PHOTO BY SEAN HAGWELL
Mike Tetreault has spent an entire year preparing obsessively for this moment. He’s put in 20-hour workdays, practiced endlessly, and shut down his personal life. Now the percussionist has 10 minutes to impress a Boston Symphony Orchestra selection committee. A single mistake and it’s over. A flawless performance and he could join one of the world’s most renowned orchestras.
By Jennie Dorris | Boston Magazine | July 2012
It’s close to 5 o’clock on a late afternoon in January when Mike Tetreault, a tall, lanky redhead, turns off Massachusetts Avenue and enters Symphony Hall through a side door. He checks in with the security guard and then heads for the basement, wrestling with more than 150 pounds of gear (mallets, snare drums, tambourines) in a backpack and a roller bag. The rest of the instruments he’ll need tonight will be supplied by the Boston Symphony Orchestra. He’s an hour and a half early.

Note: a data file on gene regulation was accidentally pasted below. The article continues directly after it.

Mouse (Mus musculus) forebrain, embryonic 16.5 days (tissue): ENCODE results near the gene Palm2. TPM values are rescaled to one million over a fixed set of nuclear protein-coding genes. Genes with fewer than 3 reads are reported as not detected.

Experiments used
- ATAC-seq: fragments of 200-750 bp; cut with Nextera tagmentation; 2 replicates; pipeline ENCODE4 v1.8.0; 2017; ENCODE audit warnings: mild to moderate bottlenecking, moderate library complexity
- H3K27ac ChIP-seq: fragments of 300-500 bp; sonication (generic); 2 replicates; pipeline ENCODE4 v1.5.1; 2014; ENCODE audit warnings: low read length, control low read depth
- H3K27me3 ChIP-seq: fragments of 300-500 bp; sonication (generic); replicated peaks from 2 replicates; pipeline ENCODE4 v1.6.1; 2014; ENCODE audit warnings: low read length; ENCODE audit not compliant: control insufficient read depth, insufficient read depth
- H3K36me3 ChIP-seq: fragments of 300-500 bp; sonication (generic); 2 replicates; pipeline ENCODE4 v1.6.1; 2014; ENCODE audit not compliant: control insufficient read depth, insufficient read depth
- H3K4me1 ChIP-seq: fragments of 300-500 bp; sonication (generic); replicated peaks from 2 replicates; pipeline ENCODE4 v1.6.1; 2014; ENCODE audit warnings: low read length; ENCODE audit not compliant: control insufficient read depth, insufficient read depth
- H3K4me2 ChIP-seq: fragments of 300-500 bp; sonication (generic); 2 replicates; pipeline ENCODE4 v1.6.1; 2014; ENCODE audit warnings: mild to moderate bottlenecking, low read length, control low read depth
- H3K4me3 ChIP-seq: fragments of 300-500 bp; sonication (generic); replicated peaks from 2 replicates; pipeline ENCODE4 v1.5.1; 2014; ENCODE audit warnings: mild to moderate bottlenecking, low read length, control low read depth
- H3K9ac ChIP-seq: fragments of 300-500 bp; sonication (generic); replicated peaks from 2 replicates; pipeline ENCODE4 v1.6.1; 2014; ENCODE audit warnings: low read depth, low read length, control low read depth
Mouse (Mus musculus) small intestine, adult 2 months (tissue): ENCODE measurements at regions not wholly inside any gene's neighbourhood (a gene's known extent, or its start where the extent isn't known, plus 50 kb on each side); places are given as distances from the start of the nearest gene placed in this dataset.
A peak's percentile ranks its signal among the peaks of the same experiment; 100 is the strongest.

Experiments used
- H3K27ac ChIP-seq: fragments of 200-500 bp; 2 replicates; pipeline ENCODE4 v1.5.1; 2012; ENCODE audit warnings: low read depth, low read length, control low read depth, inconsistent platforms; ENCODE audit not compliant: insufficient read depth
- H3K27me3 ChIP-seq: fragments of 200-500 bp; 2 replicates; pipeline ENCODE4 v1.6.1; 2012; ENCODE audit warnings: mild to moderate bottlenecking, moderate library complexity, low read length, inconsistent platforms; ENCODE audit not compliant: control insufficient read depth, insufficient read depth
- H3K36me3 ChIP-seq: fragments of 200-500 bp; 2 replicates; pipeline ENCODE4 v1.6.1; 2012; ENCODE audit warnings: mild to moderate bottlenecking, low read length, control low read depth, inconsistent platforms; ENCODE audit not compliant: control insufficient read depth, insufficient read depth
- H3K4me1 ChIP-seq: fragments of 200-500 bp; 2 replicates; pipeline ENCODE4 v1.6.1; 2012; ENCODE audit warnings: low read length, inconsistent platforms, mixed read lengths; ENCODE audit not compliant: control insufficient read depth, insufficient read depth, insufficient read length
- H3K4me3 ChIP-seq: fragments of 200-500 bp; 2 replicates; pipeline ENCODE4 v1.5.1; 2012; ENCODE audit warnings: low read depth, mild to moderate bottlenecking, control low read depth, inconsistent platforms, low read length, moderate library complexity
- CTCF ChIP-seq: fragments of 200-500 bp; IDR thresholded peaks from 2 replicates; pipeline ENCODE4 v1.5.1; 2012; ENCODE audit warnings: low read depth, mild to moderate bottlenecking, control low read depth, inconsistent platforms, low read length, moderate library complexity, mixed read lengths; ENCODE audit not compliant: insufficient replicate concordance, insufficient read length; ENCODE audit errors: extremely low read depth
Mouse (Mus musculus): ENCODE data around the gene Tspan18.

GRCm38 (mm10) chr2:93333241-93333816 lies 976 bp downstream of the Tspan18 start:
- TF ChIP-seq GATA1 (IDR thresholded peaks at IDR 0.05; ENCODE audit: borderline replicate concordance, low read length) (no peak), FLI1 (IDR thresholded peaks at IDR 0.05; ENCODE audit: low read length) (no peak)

The basement of Symphony Hall is nothing like the velvety opulence upstairs. It’s cold down here, with concrete walls and harsh fluorescent lights. As Tetreault signs in at a table and waits to get into a practice room, he notices the oversize instrument travel cases that are strewn everywhere, ready to safeguard harps and timpani during symphony tours. Tetreault, a Colorado-based percussionist, has already survived a nerve-wracking round of cuts to get this opportunity tonight to audition for one of two openings at the world-renowned BSO. He reads the list of the other contenders and is pleased to see a bunch of names he doesn’t know. Younger, he reassures himself. Less experienced. Hopefully that’s an advantage for him.
Continue reading the article at Boston Magazine.com